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'walking among the stars'
Kathryn, one of the characters, encounters Meniscus in a virtual diorama of the galaxy. This is the black and white version of the painting for the cover of Meniscus: Karst Topography.

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So why did I choose the name Meniscus for the planet in my science-fiction series?

There are three main definitions of the noun ‘meniscus‘:

ANATOMY
a thin fibrous cartilage between the surfaces of some joints, e.g., the knee.

PHYSICS
the curved upper surface of a liquid in a tube.

OPTICS
a lens that is convex on one side and concave on the other.

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I chose the name of the planet because, in some way, each definition of meniscus addresses a liminal space or a boundary where transition occurs. This liminal surface (a meniscus) separates bone from bone, or water from air, or changes the way light is bent as it moves from air to glass. In each case two surfaces collide at the meniscus and change is the result.

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The word meniscus can also be a metaphor for two world-views colliding – the Human world with the Dock-winder world. Human ideas about freedom and equality are in direct conflict with Dock-winder dedication to superiority and servitude. Change (escaping servitude and building a life of freedom and equality) is at the centre of every Meniscus story.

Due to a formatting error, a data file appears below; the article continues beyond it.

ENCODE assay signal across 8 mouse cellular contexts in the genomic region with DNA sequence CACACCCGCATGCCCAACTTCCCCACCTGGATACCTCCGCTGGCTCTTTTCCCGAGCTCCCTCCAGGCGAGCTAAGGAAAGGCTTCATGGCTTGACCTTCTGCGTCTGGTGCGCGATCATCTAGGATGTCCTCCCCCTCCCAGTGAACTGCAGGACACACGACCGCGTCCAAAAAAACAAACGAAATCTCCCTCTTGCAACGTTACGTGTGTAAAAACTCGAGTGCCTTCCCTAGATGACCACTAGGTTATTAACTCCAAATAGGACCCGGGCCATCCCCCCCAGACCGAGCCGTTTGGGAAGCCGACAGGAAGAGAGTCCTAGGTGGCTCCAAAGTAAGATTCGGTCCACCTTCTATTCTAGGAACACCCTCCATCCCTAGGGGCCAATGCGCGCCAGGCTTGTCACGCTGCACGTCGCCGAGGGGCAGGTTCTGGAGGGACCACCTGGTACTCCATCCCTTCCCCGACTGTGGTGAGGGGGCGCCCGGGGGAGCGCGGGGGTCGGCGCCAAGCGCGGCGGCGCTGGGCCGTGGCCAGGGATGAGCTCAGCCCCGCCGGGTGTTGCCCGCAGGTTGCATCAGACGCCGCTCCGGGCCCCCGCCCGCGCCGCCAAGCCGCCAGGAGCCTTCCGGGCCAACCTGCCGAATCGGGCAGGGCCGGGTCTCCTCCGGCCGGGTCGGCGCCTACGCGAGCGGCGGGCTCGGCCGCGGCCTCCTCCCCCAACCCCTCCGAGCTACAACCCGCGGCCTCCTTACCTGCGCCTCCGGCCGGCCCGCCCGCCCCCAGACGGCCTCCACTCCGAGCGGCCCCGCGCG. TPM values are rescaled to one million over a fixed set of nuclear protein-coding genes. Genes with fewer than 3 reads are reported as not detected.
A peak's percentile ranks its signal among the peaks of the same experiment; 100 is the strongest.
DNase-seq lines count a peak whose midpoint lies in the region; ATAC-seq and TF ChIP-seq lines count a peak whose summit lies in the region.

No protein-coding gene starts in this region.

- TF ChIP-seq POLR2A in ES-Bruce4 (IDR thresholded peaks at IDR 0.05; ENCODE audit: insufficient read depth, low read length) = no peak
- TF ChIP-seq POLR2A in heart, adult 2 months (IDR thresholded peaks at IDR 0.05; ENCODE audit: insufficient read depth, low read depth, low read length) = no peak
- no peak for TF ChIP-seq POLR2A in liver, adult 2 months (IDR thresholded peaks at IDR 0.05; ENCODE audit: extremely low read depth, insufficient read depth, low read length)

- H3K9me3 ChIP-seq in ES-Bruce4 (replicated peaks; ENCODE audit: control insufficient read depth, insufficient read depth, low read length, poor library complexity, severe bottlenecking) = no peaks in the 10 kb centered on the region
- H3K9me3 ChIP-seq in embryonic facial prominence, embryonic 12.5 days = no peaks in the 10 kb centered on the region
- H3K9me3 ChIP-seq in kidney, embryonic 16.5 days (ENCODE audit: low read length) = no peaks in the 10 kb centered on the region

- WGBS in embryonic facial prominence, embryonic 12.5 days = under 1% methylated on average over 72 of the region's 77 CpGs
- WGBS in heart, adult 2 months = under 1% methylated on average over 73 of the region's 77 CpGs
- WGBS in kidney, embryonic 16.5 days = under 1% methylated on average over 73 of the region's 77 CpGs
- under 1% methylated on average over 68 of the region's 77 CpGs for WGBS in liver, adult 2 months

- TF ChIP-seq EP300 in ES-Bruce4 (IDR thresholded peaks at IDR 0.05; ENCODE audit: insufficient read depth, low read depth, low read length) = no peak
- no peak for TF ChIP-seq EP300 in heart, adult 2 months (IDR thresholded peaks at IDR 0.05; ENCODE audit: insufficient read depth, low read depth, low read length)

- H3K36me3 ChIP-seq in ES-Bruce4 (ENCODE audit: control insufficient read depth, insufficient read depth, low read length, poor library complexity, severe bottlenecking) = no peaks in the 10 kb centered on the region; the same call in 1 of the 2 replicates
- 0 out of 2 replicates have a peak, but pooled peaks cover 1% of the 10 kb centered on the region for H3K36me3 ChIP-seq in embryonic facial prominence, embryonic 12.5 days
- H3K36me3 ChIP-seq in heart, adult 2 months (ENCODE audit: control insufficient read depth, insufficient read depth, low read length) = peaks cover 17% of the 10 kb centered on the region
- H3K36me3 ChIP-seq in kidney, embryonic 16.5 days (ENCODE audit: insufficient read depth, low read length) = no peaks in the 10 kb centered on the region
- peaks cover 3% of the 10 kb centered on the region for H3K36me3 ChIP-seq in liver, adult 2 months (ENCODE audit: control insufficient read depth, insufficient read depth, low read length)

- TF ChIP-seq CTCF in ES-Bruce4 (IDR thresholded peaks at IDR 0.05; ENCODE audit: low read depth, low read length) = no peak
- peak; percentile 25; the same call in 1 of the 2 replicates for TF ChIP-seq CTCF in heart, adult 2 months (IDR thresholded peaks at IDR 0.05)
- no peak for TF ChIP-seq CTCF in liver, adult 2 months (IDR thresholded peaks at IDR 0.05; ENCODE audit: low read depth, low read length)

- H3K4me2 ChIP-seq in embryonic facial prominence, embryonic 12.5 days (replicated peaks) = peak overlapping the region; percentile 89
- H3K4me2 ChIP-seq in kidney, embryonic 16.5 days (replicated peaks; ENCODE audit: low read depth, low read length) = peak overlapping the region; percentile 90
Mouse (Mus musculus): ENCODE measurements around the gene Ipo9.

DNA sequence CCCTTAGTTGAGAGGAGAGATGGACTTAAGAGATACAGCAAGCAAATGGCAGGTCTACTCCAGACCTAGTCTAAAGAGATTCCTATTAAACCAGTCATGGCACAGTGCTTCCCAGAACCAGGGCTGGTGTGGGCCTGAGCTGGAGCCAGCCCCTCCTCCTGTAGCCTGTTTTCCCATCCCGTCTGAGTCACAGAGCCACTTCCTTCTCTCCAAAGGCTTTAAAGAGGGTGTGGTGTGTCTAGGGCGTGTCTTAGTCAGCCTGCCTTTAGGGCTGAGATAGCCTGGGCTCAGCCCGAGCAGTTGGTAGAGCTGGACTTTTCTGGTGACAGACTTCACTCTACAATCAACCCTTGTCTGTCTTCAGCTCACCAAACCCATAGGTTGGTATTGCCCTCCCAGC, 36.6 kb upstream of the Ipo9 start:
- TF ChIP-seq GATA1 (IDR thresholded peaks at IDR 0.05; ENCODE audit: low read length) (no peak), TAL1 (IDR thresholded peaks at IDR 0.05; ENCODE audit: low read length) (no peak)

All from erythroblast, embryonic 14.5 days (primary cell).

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img_5373

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Trivia about the name Meniscus as applied to my science fiction series:

  • Water does not behave on the planet Meniscus. As a result of certain chemical and physical properties, it falls up rather than down. In a container of water on the planet, there is no formation of a meniscus.
  • Odymn, the heroine of the story, is a practitioner of parcour, sometimes called free-running. Her ability to move quickly and quietly through the Themble Wood is critical to her freedom. What happens to freedom (spoiler alert) when she breaks her leg (Meniscus: The Village at Themble Hill) and, on top of this, dislocates a knee? You can find out in the next book in the series Meniscus: Karst Topography, coming in September.
  • The Dock-winders, who actually named Meniscus, named it for the word in Gel-speak meaning ‘unruly water’.

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img825 (2016_12_30 00_28_35 UTC)
” … marble of mottled agate, swirls of orange and red.” From Meniscus: Karst Topography

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Eventually all of the known planets in the real world may have names. Perhaps someday there will be a real planet Meniscus.

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For a list of names of planets (named or unnamed) in real-life or science-fiction, see https://en.wikipedia.org/wiki/Lists_of_planets

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All my best,

Alexandra